Six Florida counties are now in a state of emergency as a result of the red tide – a toxic algae bloom that is threatening the state’s marine life and tourism.
Governor Rick Scott declared a state of emergency due to the impact of red tide in Collier, Lee, Charlotte, Sarasota, Manatee, Hillsborough and Pinellas counties. According to a statement from the governor, the red tide is a naturally occurring alga that has been documented along Florida’s Gulf Coast since the 1840’s.
“As Southwest Florida and the Tampa Bay area continue to feel the devastating impacts of red tide, we will continue taking an aggressive approach by using all available resources to help our local communities,” Governor Scott said.
“Today, I am issuing an emergency declaration to provide significant funding and resources to the communities experiencing red tide so we can combat its terrible impacts. This includes making additional FWC biologists and scientists available to assist in clean-up and animal rescue efforts.”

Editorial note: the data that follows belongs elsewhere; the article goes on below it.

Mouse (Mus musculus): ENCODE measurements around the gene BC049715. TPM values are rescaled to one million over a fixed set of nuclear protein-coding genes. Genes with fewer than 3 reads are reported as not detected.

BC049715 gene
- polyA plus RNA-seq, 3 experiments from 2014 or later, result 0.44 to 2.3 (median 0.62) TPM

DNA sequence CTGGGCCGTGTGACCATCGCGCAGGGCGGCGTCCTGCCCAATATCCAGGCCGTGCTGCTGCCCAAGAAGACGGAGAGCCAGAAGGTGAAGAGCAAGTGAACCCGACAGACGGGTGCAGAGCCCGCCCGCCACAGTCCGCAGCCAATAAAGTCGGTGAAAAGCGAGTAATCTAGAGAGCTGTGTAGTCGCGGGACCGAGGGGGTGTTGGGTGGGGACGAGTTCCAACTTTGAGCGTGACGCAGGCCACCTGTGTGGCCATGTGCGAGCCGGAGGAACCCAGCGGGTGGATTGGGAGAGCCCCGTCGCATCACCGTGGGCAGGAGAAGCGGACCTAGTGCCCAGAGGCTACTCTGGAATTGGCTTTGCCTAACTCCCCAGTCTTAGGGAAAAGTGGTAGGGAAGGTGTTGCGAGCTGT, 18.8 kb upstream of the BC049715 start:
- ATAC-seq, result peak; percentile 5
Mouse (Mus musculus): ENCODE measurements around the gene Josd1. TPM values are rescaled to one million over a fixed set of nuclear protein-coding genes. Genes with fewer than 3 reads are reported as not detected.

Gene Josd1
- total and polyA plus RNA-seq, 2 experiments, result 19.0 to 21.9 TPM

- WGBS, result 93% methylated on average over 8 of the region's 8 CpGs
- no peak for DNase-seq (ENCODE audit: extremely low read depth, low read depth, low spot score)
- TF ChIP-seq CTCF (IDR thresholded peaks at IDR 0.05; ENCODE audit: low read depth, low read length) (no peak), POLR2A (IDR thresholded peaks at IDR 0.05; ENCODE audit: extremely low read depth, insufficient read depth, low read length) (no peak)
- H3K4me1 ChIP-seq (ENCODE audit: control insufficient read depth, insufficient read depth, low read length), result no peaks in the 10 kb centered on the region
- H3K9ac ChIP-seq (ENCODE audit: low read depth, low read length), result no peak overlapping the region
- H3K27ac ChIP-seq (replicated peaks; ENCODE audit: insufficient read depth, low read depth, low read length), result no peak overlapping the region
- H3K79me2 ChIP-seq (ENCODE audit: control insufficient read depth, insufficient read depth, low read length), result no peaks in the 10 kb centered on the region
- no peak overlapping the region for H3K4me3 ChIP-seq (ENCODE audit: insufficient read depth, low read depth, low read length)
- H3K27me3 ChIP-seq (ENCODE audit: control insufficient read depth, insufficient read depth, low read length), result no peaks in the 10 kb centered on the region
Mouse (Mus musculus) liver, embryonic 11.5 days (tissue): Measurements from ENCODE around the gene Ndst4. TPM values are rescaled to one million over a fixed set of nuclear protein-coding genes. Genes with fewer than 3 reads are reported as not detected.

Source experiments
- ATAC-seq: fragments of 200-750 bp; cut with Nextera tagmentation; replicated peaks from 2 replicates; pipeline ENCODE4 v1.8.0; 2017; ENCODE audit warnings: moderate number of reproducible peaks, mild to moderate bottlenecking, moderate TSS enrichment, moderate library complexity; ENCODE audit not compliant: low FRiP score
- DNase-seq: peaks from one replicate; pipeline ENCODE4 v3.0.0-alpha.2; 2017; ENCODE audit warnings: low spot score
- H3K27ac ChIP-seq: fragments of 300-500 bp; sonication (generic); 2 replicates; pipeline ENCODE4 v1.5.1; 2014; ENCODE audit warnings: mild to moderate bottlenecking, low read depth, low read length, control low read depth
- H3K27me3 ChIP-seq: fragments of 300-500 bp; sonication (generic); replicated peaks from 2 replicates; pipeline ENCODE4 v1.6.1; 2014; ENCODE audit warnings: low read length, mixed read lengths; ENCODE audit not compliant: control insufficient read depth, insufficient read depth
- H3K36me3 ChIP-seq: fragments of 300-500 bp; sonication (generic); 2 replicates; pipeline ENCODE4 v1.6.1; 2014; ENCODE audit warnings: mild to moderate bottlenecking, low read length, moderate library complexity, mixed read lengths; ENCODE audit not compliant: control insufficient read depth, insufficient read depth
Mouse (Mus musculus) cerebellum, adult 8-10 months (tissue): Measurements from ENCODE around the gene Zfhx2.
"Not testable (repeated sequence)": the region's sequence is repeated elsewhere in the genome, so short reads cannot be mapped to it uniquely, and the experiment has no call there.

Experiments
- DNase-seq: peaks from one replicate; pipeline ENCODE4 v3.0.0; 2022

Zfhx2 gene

Mote Marine Laboratory will receive more than $100,000 as part of the emergency plan while Visit Florida will receive $500,000 to help local communities continue to bring in visitors, which support many Florida families and businesses, the statement said.
“In addition to the emergency order, I am also directing a further $900,000 in grants for Lee County to clean up impacts related to red tide – bringing total red tide grant funding for Lee County to more than $1.3 million,” he said.
“While we fight to learn more about this naturally-occurring phenomenon, we will continue to deploy all state resources and do everything possible to make sure that Gulf Coast residents are safe and area businesses can recover.”
Red tides occur naturally, but other factors are said to play a role in a bloom. These factors include salinity, temperature and wind. The toxic outbreak is not just harmful to marine life, but to humans as well. It can affect anyone who breathes in toxins from the algae or comes into physical contact with it.